On Tuesday, January 22, two of the San Diego Zoo’s gorillas were moved to the San Diego Zoo Safari Park. This move was recommended by the Species Survival Plan (SSP) program for gorillas and serves to place both in a situation where they will meet and form bonds with other gorillas that are expected to make good companions for the future. The following is information from animal care staff about the move.
After a short freeway ride freeway from the Zoo to the Safari Park, where Frank was peeking through a window to check out his caretakers in the cab of the truck, he and Imani arrived at their new home. Imani is 17 and is Frank’s surrogate mother; Frank is 4½. The move went smoothly as they were transported in their own crate (which they go in every day for training sessions) and unloaded into the Park’s gorilla building. They were a bit scared when being shifted into the rooms they will have in the days until the introductions to the Safari Park’s troop, but calmed down when they realized these rooms were across from the kitchen where the keepers prepare the gorilla diets.
They were hand fed some of their favorite food items by their keepers. A little later in the day, Frank and Imani were given access to a room where they could see the Park’s troop on exhibit. A lot of positive interactions were seen between the Park’s silverback, Winston, and Imani as they sat close to each other and vocalized. Frank was a little more timid, staying close to Imani but checking out his soon-to-be pal Monroe, age 1½ (who was very clingy to Mom Kokamo). Vila and Kami also checked out their new companions calmly while Kokamo strutted by, tight-lipped at this new female in her presence. The visual introductions concluded at the end of the day as all the gorillas settled into their sleeping quarters for some much-needed rest after a long, eventful day.
Much thought and discussion went into the move. The decision was made to move Imani and Frank to the Park so Monroe and Frank could buddy up as youngsters and live together when they get older in a bachelor troop, if the need arises. Gorillas typically live in single male/multiple female troops, and with a 50:50 birth ratio, there are always more males than females who need a social group in which to live. Therefore, some all-male troops must be established. This type of troop also occurs in the wild, where it is generally a transient type of social dynamic.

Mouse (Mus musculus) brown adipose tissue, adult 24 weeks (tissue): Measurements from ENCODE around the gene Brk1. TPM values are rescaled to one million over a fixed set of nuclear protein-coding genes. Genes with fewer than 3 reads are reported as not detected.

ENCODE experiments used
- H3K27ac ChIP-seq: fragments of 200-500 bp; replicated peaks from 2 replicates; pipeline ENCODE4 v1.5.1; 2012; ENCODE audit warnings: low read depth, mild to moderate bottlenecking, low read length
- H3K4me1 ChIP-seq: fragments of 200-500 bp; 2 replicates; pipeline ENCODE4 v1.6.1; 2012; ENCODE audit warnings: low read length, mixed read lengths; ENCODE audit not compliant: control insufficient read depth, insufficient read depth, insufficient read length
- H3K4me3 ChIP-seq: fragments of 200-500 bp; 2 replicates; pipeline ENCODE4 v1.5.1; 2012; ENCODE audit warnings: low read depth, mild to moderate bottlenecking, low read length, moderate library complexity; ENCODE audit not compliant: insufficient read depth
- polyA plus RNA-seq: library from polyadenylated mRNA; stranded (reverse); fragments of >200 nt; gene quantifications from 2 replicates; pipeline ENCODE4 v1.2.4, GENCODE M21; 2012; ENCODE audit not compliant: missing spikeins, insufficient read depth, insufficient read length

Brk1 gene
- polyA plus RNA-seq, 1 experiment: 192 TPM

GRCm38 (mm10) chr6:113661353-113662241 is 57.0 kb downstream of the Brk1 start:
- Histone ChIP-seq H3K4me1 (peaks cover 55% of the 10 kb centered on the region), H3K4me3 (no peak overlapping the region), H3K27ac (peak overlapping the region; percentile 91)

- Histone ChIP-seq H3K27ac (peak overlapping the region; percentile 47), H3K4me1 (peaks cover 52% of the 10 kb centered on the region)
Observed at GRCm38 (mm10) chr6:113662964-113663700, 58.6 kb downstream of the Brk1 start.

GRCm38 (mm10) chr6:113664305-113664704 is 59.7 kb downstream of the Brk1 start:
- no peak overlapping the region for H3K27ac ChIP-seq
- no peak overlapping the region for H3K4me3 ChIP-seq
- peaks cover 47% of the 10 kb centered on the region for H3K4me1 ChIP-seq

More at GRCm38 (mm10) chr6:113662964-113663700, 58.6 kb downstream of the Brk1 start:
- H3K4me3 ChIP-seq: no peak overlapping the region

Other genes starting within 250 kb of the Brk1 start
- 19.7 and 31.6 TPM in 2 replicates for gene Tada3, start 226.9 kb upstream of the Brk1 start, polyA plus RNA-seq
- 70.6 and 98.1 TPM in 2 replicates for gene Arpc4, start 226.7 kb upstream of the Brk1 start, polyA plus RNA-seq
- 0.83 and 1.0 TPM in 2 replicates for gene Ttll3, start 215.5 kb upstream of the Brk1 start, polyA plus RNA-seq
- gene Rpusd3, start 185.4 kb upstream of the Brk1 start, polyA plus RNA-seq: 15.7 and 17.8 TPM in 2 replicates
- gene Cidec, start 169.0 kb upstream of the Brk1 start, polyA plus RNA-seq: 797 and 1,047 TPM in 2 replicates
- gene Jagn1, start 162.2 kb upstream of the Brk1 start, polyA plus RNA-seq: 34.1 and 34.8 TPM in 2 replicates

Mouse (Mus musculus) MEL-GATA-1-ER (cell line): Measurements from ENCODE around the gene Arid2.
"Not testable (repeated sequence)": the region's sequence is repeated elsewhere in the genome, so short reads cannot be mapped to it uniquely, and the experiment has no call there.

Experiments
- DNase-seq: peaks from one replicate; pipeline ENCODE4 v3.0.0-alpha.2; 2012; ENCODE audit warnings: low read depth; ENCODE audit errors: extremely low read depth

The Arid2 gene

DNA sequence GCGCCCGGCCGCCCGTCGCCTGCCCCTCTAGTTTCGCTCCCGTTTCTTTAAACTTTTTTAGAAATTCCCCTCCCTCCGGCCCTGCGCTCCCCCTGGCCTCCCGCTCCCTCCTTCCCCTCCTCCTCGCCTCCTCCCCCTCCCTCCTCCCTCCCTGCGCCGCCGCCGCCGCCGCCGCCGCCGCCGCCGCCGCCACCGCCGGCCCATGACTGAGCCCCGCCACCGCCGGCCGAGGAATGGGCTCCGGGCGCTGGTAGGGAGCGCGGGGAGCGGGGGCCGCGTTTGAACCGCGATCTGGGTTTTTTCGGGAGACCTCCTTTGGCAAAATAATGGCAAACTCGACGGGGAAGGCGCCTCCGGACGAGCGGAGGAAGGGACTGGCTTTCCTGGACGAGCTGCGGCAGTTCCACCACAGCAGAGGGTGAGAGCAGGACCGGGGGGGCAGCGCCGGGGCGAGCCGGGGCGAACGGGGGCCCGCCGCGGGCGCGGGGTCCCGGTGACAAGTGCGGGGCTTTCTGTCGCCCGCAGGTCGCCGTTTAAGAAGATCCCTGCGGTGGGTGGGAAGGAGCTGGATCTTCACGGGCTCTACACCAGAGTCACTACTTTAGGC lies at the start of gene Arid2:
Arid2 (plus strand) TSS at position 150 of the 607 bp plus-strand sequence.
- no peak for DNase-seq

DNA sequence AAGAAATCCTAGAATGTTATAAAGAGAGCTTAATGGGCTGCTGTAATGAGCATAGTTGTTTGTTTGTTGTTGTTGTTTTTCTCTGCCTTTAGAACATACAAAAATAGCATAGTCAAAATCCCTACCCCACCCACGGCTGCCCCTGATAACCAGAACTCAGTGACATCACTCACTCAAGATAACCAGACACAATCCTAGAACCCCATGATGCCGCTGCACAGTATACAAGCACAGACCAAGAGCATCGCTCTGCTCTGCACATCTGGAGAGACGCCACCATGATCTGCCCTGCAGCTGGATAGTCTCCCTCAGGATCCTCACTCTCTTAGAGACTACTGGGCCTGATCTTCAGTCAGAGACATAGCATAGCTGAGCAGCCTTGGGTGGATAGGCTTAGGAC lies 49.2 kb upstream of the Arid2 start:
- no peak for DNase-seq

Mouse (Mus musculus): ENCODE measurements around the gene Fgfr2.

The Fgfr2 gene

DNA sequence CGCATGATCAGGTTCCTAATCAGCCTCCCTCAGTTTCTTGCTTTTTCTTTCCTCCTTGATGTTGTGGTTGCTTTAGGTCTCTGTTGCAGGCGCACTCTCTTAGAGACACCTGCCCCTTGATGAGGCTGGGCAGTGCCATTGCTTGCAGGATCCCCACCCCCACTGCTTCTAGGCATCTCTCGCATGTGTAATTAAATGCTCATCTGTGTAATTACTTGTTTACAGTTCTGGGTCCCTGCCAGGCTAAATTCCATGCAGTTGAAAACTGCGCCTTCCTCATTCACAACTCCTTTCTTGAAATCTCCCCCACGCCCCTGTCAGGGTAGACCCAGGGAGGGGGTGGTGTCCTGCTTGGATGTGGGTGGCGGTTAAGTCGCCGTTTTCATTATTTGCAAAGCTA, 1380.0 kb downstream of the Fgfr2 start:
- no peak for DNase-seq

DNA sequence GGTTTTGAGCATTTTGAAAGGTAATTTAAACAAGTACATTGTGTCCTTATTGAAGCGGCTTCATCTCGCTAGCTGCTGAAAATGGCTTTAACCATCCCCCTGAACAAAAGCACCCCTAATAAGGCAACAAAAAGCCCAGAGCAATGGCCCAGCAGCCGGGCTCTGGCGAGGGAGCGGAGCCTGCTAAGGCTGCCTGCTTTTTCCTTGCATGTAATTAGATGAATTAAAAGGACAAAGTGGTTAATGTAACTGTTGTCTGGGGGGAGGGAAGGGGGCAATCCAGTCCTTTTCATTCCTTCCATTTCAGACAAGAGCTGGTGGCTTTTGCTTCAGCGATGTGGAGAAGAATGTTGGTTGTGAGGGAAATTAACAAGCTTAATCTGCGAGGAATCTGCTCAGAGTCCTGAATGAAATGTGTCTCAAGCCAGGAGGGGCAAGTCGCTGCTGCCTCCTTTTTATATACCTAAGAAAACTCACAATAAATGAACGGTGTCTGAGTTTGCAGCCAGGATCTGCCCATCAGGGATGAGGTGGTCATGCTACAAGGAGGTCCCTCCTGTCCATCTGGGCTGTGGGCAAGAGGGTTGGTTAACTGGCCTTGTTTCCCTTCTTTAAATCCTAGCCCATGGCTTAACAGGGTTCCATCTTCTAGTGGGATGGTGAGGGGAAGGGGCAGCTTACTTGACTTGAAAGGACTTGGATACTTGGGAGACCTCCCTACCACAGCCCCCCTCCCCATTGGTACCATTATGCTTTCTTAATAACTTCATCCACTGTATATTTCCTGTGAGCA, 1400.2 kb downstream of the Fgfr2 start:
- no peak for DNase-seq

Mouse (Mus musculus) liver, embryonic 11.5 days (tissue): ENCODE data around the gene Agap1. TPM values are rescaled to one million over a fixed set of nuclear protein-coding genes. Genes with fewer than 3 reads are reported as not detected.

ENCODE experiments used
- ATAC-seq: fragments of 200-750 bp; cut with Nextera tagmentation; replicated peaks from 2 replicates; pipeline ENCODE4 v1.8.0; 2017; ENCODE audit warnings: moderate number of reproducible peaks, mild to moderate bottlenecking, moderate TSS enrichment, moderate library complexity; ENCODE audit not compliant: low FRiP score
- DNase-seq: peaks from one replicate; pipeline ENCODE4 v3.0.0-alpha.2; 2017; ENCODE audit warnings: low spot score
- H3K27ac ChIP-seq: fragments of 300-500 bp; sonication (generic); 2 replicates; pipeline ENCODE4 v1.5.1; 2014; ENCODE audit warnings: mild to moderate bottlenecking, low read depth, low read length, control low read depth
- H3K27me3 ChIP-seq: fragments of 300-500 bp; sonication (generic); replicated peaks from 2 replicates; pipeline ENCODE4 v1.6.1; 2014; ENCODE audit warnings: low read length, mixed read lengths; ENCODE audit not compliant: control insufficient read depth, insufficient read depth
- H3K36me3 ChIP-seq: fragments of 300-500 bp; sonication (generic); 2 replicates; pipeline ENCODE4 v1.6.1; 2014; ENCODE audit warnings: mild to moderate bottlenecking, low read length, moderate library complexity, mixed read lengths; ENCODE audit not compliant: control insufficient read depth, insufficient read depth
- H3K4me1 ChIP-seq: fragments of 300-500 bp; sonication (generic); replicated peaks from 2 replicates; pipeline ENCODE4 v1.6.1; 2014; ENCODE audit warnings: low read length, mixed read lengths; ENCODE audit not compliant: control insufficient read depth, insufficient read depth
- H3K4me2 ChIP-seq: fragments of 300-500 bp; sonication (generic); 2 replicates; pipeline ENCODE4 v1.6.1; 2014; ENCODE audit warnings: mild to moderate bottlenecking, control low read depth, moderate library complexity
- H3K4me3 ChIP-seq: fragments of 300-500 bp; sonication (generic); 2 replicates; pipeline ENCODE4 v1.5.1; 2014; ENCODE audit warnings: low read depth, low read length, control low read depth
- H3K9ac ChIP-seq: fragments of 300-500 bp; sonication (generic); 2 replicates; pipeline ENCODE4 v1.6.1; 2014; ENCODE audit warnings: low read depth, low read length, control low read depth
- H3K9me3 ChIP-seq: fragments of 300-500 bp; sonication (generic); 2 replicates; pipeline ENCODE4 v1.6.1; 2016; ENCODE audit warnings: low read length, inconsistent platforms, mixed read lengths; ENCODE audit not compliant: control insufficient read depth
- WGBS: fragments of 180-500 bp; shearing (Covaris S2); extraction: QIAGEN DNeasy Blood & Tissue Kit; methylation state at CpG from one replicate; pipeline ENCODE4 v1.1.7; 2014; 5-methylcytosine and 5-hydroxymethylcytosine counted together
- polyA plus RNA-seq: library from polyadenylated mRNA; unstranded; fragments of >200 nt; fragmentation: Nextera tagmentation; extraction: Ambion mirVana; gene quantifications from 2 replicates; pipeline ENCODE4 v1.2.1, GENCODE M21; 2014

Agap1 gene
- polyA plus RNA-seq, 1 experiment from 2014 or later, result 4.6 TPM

Allowing Frank and Monroe to bond now also provides a tremendous amount of enrichment as well as growth and development opportunities for the little guys. Gorilla troops normally have several females and their offspring, so the energetic youngsters always have playmates at hand. There is no doubt that Frank and Monroe will become best buds and will have tons of fun together.
Frank is also getting to meet more members of his family, as Kami is his paternal grandmother, and Vila is his maternal great-grandmother! Imani was included in the move because of her bond with Frank as his surrogate mom, and there is also an SSP breeding recommendation for Imani and Winston.
On Wednesday morning, Frank and Imani got to explore the exhibit for several hours. They cruised all over every inch and seemed to be having a good time, especially when they found that the trees drop figs! They also had access to the gorilla house and spent time engaged in a favorite gorilla pastime: watching the keepers work! After a couple of hours, they came into the house for lunch and the rest of the day. The troop then went out on exhibit. A great day!
April Bove is a senior keeper at the San Diego Zoo. Peggy Sexton is a lead keeper at the San Diego Zoo Safari Park.